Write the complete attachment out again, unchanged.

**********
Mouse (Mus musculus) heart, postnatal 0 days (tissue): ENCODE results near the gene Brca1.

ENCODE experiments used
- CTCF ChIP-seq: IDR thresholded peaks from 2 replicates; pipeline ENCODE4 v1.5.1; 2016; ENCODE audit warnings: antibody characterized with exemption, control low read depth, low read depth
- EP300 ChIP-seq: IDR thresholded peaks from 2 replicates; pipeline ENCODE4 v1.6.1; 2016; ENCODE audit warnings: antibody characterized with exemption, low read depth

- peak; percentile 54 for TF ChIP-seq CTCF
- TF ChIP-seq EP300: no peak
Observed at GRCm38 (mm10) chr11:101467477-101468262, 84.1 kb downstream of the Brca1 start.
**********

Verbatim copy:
Mouse (Mus musculus) heart, postnatal 0 days (tissue): ENCODE results near the gene Brca1.

ENCODE experiments used
- CTCF ChIP-seq: IDR thresholded peaks from 2 replicates; pipeline ENCODE4 v1.5.1; 2016; ENCODE audit warnings: antibody characterized with exemption, control low read depth, low read depth
- EP300 ChIP-seq: IDR thresholded peaks from 2 replicates; pipeline ENCODE4 v1.6.1; 2016; ENCODE audit warnings: antibody characterized with exemption, low read depth

- peak; percentile 54 for TF ChIP-seq CTCF
- TF ChIP-seq EP300: no peak
Observed at GRCm38 (mm10) chr11:101467477-101468262, 84.1 kb downstream of the Brca1 start.